a general rn-down condition of his system.
"Boils prevented him from work a part o
the time. Bronchitis and. spitting of bloot
were sources of great annoyance to him."
t is probably true that the doctor was cor
ret, though without doubt Mr. Bailey woul
eventually have gone into consumption, as
this disease frequently follows the symptoms
and conditions above given. He was thor
oughly cured, however. Mr. Bailey said t<
"In the spring of '04 I began farm work
Soon I found my health failing and a hact.
ingecough my constant companion.
I grew so weak that I could no longe>
work. My cough became so severo that:
was unable to sleep, and I was constantil
spitting up lolod and corruption. My phy
sian could give me no re.ief and I contin
ued to grow weaker and weaker. I hadi wel
nigh given up all hopa .:> lihing. much lis
being restored to my usis strength when
friend called my attention to estimonials a
to the v.dlue of Dr. Williams' Pink P.lls fo
Pale People. I at once left oiT using tb
mediciue prescribed by my physician an
began to take the rink Fiils. I felt the goe<
efeets of this wonderful medicine withis
t b ree days. In less than t wo months' timi
I was a 'well man, andi three boxes of Dr
Wiiamn Pink Pills did the wor..
"Is it any wonder," qu:eriedl Mr. DBailey
Abat I sitng the virais'-z of Dr. Willia'n
Pink Pills when they huar (lone so muc!
for :' ? But for the timely us;e of them
would to-day be in rmy g -ave and I want th
world to know of their incaleulable value a
The reporter having heard that Mr. Johi
. Loitin, of Warsaw, had been cured o
rheumatism by the use of three boxes of D.
Williams' Pinik Pio, interviewed him wit1
the felc wizg result. Said Mr Loftin: "Isuf
fere l intensely vwith rheumatism for te,
onh.Iwe,s entirely helph-ss for tw,
mnh.Itried various remedies but non
of them' did mie acy good. Having heard
IDr. Williams' Pink~ Pills and their wonderfi
euraiive' powers. I procured'c a hex and begx
the use of them with wonderful eflcet- 1:
two wee rs' time I w'as aile to leav.e my bEd
and in a few mcnths' time I wa~s able to d
m aual labor. k'rom helplessness to mane:
labor is may exp'rience. and I at tr.bute ti:
great bec-afit soit'y to the use of Dr. WVilliai
-Dr. 'Tilliam's Pink Pills contain all th
elemuts necessary to give new life atn: ric1
o.ess to the blood and r,'tore shatw"re
rerve.a They a:e for sale by :uil irlrugst
or r:av be haK. cy' mail from Dr. E'lli::mv
Medicrs Com.pany. Sehenectady, N. Y.- f
i 5 cents per box, or six boxes for $250
EIighest of all in Leave=m
To Use the Earth's IleA.
One of the schemes for future en
gineers to work at, says an article i1
Curret-i, Literature, will be the sink
ng of a s!--ft 12,00) to 15,000 feet
into the earth for the purpose of util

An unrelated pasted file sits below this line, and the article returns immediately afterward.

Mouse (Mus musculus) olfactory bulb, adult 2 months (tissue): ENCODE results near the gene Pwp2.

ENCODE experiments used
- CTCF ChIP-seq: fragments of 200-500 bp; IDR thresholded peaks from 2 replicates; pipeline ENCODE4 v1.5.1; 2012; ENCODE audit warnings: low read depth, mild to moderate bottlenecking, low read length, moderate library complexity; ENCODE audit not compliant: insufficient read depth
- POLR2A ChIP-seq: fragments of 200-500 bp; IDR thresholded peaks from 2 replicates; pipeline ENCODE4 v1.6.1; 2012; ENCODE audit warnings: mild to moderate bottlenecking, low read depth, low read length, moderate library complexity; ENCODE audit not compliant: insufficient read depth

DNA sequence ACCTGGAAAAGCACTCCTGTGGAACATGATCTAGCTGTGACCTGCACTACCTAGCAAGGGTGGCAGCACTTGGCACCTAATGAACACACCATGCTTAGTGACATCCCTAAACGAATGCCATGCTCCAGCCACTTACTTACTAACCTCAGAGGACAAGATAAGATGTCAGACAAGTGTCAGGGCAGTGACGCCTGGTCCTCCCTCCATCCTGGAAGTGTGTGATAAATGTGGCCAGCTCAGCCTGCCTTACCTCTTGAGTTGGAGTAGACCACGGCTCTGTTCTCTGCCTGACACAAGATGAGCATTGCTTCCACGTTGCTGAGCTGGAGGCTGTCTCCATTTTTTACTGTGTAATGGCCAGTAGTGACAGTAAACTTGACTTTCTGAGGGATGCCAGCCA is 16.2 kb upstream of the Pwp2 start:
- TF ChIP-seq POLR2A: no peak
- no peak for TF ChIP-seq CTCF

izing the central heat of the glob,.
It is said that such a depth is by no
means impossible with the improved
machinery and advanced methods of
the coming engineer. Water at a
temperature of 200 degrees centigraile,
which can; it is said, be obtained
from these deep boring,; would not
only heat houses and pnblio buildings,
butwould furnish power that could
be utilized for many purvoses. Hot
water already at han,l is necessarily
much cheaper than that which must
be taken when cold and brought n-,
to the required temperature. Once
the shaft is sunk, all ccst in the ite:n
of the hot water supply ceases. The
pipes, if good, will last indetinitely,
and, as nature's stokers never allow
the fire to go out, there would come in
the train of this arrangement many
advantages. When, by sinking a
shaft in the earth, we can secure a
perpetual heating apparatus which %e
can regulate by the turning of a key,
one trial of life will fade into nothin.
It is now a law in Pecunylvania that
no sectarian garb shall be worn by
teachers in the public schools.
'-A return of the strikes of 1893 1in France,
just pulished. shows that they numb?re 1
634. Four thousand three hunret a-l
elghty-six factories and mines were:oC. e 1,
and 170,123 workinen took part inthe striis.
the numbor of working daN s lost being 3,
Deifn m anot be Cured
by local apliations.as they cannot re;ch the
ieapartio'l of theear. 'Ihere is only 9 e
wayto cure deafness, and that is t:y con-Inu
Miai remedie. -Deafness is c:sel by a i in
I medoeondition of the Mutcou I lining of 1he
Eustaohian Tube. NVhent this tabe geis in.
ammed ya havo a rmbling sound or imper
feet -hearing and when it is entirely closed
Deafams is the result, and 'anlesw tih ivam
mation can be taken out an41 thi4 iube re
stored to its norxal condition, hear.ng wil he
destroyed forever. Nine cases out of ten are
massed by cat'rrh. which is nothing but an in
named condition of the mucouq surfaces.